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Sensitive and label-free T4 polynucleotide kinase/phosphatase detection based on poly(thymine)-templated copper nanoparticles coupled with nicking enzyme-assisted signal amplification
- Ge, Jia, Zhang, Lin, Dong, Zhen-Zhen, Cai, Qi-Yong, Li, Zhao-Hui
- Analytical methods 2016 v.8 no.13 pp. 2831-2836
- DNA, DNA repair, DNA-directed DNA polymerase, analytical methods, cleavage (chemistry), copper nanoparticles, cost effectiveness, dephosphorylation, fluorescence, polymerization, screening, thymine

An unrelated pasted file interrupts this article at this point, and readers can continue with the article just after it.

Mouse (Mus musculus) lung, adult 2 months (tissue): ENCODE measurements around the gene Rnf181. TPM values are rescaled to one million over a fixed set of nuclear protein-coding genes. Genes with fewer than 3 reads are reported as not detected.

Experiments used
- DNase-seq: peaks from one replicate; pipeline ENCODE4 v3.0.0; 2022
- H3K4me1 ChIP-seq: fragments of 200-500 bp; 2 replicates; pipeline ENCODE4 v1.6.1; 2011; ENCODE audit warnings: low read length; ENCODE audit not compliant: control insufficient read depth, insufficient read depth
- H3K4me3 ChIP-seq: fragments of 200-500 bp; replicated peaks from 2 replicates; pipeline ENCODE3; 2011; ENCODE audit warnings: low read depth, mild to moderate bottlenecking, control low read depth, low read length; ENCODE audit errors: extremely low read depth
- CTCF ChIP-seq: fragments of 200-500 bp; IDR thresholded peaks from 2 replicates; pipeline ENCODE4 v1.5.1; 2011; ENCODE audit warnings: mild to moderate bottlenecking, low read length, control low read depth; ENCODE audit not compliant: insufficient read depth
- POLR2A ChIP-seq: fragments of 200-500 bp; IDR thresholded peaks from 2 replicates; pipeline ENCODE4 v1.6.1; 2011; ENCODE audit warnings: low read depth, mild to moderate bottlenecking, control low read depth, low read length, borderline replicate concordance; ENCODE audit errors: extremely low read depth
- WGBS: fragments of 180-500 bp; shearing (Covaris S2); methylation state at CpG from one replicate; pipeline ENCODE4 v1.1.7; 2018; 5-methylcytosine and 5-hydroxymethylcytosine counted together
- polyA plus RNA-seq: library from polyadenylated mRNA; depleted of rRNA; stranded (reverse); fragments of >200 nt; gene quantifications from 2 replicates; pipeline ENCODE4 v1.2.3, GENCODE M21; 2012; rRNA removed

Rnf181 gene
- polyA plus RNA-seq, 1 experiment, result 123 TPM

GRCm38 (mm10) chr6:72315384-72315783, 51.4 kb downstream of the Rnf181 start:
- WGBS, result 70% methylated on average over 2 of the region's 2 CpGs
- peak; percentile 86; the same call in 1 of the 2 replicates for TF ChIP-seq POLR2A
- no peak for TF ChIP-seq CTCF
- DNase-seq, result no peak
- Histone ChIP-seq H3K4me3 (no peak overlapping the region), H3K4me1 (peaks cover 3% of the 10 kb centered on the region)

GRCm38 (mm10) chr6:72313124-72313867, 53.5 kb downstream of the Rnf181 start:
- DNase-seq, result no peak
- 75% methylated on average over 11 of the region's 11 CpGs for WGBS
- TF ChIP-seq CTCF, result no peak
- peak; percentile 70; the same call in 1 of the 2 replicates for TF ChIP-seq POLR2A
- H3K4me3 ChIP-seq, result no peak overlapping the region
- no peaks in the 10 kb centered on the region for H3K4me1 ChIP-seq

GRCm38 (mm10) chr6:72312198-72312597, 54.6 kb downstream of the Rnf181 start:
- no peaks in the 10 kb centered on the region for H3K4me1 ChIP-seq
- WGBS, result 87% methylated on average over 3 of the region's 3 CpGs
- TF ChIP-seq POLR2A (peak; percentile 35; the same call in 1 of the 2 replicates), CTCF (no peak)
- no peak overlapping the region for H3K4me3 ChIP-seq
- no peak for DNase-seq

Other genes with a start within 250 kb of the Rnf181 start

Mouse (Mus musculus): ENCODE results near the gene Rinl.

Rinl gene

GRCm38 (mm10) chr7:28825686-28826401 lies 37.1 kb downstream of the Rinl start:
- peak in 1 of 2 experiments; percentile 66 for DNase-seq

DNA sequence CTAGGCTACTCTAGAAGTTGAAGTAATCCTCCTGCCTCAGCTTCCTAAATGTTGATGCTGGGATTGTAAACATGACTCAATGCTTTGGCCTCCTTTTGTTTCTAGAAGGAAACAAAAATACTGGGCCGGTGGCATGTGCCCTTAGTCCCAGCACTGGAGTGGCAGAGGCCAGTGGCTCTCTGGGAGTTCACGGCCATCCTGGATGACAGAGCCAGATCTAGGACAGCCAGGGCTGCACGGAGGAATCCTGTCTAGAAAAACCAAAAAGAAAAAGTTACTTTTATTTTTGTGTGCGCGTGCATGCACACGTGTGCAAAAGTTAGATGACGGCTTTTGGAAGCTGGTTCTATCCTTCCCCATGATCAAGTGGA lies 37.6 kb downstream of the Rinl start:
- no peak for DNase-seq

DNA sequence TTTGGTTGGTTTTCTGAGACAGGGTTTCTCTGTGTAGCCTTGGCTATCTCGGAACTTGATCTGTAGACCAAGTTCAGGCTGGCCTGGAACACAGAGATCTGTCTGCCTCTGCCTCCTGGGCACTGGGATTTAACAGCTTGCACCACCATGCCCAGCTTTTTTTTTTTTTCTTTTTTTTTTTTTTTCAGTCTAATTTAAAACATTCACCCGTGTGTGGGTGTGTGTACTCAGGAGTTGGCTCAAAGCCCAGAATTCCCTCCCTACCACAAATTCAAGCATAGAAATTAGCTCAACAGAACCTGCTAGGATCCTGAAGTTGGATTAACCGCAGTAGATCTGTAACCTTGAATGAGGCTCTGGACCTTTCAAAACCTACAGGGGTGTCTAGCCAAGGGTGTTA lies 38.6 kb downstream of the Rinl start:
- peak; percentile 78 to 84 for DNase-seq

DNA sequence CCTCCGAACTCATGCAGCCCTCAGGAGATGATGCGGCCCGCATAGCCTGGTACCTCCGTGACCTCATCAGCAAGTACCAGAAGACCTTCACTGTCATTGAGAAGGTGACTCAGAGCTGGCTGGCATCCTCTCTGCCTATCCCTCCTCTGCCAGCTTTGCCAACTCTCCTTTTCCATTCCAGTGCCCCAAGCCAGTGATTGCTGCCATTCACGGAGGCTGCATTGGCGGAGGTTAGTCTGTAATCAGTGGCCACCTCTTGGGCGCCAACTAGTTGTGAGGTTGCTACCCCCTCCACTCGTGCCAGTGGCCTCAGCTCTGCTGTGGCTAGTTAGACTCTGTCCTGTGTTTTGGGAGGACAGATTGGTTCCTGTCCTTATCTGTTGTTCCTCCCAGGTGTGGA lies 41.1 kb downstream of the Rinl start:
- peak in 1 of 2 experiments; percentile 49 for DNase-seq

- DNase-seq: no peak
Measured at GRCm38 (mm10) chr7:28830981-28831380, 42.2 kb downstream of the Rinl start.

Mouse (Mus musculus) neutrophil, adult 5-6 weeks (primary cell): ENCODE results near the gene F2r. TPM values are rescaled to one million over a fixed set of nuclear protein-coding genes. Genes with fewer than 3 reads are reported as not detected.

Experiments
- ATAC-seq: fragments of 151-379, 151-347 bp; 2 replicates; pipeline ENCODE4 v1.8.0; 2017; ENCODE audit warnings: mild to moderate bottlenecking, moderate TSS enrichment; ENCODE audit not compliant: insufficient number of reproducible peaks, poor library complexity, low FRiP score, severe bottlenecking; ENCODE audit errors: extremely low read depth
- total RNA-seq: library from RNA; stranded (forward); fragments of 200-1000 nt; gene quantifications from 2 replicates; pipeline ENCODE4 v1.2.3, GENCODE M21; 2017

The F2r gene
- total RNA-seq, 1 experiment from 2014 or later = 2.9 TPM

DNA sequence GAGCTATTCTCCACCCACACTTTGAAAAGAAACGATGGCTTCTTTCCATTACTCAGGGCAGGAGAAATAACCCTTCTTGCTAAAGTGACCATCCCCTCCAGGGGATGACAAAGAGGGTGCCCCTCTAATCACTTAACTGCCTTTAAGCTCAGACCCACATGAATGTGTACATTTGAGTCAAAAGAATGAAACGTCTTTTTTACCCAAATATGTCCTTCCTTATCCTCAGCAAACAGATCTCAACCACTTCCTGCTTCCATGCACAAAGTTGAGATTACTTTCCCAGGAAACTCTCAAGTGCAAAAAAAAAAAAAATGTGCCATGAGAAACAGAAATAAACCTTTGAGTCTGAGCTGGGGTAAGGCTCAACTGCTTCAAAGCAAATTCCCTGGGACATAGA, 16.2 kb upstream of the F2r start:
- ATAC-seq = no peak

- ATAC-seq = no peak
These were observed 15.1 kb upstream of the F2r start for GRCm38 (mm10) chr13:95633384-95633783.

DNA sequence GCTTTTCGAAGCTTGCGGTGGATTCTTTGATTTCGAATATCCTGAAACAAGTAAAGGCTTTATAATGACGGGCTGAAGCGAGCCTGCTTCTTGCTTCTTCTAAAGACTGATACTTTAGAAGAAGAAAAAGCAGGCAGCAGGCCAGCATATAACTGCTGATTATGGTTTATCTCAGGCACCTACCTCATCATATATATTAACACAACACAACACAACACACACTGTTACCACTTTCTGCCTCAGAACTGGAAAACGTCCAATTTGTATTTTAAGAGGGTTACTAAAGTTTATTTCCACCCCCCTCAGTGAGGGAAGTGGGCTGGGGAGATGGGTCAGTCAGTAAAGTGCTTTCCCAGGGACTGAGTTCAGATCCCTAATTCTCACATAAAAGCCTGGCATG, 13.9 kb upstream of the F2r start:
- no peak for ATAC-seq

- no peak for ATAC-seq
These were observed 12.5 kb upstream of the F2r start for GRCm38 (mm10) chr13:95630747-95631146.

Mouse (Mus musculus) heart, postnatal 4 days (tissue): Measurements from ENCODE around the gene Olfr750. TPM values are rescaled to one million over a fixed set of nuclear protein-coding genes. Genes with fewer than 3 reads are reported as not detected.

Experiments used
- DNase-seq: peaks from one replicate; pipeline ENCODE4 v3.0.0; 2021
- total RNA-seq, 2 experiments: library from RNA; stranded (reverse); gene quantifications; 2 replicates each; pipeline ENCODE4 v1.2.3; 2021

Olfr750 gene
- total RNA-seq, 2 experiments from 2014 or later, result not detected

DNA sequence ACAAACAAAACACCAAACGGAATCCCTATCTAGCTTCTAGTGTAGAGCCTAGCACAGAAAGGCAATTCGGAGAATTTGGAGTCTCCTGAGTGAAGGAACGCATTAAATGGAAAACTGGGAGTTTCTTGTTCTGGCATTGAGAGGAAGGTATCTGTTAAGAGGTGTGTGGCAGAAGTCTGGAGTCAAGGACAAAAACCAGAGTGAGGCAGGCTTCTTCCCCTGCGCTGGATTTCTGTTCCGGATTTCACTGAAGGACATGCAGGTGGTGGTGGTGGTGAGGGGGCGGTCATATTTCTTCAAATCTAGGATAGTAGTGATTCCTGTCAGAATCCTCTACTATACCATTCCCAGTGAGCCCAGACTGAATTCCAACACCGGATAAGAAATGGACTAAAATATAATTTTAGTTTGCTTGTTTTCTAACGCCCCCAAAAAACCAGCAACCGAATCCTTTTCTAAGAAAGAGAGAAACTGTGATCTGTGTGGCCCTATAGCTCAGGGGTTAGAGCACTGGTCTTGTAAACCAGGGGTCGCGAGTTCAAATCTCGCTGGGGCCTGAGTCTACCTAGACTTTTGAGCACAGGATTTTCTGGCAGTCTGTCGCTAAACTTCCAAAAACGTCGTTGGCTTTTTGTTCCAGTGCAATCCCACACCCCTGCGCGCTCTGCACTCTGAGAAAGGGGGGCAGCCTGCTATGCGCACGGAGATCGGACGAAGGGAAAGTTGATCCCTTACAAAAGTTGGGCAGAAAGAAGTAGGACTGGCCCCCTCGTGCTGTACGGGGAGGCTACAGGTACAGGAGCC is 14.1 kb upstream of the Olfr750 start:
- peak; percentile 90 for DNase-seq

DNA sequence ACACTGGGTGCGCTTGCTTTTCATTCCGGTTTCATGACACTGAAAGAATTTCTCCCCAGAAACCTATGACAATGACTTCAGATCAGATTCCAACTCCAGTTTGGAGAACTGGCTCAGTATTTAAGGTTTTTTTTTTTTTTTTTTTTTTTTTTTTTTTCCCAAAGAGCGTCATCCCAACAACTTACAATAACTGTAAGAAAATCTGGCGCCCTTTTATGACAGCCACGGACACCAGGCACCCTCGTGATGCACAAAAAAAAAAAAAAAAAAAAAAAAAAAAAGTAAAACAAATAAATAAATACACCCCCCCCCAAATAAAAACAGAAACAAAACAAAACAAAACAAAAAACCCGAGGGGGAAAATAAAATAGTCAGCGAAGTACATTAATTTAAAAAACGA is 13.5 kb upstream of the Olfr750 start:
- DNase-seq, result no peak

- Dephosphorylation of DNA by DNA 3′-phosphatases plays significant regulatory roles in DNA damage repair, replication, and recombination. Here, we present a novel, highly sensitive and label-free fluorescent assay for T4 polynucleotide kinase/phosphatase (T4 PNKP) activity and its inhibitors on the basis of nicking enzyme-assisted signal amplification and poly(thymine)-templated fluorescent copper nanoparticles (CuNPs) as a fluorescent indicator. It was designed such that an A-rich hairpin primer with a 3′-phosphoryl end can serve as the substrate for T4 PNKP. Once the phosphorylated hairpin primer was hydrolyzed by T4 PNKP, the resulting hairpin primer with a 3′-hydroxyl end was immediately elongated to form a long double-strand product using DNA polymerase as well as a double-stranded recognition site for nicking enzyme Nb.BbvCI. With the help of nicking enzyme Nb.BbvCI, the double-strand product could be cleaved to release a single-stranded poly-(thymine) (poly T) DNA, which could be used as a template for the formation of fluorescent CuNPs. Subsequently, the remaining probe could be reacted as the primer to trigger the next cycle of polymerization and scission process, thus significantly improving the sensitivity of the sensor. Furthermore, the application of the proposed strategy for screening T4 PNKP inhibitors also demonstrated satisfactory results. With the advantages mentioned above, this simple, cost-effective, and highly sensitive strategy has potential for the study of DNA damage repair mechanisms.